TAMPA — Robert Shuster of Hudson stood up Saturday at a public meeting with the Department of Veterans Affairs and federal scientists studying the health effects of polluted drinking at Camp Lejeune, N.C.
He held up two pieces of paper. One was the surgical pathology report Shuster sent to the VA that diagnosed him with sarcoma. The other document was a letter from the VA denying his claim for benefits, saying in stilted language the disease did not exist in him — he didn’t have a malignancy.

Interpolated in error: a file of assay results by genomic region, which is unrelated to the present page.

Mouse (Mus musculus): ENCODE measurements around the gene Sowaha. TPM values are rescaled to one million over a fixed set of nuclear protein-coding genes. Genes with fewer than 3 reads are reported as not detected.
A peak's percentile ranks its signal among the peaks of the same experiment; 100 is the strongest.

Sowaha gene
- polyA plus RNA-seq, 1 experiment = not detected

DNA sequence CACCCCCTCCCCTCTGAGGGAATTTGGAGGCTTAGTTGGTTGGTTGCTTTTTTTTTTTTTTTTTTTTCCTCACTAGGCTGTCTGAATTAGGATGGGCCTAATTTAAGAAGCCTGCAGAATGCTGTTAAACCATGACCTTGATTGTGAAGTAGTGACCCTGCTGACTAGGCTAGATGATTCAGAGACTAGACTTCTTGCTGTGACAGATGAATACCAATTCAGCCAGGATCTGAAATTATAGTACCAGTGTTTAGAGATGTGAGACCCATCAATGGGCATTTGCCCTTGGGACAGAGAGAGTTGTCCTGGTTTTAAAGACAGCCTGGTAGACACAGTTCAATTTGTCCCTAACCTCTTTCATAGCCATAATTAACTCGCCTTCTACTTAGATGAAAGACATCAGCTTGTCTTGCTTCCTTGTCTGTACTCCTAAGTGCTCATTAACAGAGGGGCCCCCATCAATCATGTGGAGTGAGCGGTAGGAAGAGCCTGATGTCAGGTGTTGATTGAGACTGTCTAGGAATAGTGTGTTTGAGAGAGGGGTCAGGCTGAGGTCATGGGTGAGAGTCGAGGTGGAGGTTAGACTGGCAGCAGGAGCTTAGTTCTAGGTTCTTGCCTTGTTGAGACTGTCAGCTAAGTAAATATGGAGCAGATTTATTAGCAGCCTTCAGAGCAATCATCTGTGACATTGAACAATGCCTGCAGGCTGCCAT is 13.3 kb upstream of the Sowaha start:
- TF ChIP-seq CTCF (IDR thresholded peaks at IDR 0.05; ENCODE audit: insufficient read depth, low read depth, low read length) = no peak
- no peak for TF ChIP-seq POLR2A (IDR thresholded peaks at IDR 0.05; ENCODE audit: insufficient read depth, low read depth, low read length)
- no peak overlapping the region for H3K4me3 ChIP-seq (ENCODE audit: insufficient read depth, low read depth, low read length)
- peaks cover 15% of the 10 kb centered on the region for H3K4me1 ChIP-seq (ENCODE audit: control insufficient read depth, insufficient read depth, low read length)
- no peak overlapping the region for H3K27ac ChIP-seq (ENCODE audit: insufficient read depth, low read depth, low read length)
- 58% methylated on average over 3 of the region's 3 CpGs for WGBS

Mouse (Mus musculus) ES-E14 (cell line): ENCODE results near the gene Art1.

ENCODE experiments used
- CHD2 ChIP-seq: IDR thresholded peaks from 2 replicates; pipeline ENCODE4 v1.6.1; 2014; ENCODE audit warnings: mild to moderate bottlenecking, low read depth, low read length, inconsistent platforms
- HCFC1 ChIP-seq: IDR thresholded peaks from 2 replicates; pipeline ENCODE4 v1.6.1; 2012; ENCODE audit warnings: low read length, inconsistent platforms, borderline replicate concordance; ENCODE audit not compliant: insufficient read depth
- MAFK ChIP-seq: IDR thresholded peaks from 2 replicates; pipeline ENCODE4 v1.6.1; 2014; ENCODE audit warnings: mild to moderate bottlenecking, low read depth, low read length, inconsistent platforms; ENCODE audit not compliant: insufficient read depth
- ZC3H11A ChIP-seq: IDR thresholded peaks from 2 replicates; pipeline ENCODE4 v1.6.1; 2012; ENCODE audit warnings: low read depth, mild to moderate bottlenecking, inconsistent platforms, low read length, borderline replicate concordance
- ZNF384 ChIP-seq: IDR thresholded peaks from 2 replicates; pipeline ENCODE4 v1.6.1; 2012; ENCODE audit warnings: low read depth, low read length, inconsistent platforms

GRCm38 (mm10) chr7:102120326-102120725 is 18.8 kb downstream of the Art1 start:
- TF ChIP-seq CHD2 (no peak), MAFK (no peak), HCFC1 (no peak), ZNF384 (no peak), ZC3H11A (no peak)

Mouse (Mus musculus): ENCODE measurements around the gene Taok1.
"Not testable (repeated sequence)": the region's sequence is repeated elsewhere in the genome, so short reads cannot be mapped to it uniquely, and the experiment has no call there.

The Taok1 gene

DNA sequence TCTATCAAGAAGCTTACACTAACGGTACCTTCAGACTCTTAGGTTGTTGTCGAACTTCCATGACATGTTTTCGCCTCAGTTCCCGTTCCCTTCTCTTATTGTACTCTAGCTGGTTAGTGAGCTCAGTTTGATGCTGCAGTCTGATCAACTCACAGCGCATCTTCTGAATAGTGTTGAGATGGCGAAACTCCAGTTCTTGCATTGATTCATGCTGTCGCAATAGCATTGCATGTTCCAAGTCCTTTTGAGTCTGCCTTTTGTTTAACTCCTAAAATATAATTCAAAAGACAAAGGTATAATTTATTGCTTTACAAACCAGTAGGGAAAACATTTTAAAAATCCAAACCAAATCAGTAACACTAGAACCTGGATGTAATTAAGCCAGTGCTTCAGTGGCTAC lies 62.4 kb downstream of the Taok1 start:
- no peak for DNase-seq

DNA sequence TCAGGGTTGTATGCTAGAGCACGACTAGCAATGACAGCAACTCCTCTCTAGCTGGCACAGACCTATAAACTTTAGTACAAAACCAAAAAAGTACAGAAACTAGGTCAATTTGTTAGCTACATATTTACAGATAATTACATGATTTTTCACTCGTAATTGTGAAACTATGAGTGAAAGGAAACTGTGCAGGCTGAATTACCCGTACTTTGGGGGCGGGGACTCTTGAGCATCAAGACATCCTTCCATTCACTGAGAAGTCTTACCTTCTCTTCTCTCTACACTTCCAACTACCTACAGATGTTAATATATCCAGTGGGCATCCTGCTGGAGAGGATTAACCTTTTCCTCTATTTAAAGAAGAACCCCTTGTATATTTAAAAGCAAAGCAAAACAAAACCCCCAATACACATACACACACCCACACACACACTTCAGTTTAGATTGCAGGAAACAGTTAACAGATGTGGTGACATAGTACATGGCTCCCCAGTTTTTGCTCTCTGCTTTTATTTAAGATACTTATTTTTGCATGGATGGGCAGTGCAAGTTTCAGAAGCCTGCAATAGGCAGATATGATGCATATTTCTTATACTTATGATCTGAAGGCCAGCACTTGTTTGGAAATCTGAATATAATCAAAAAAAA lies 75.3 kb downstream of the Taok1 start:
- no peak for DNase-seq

“How can it not exist?” Shuster, 54, asked plaintively.
About 150 Marine Corps veterans and family members crowded a room at the Grand Hyatt Tampa Bay for a town hall meeting to hear VA officials and federal scientists provide an update on work studying contamination at the North Carolina base.
The VA representatives heard great frustration from veterans about their difficulties in getting the agency to provide benefits for those who were sickened by the water.
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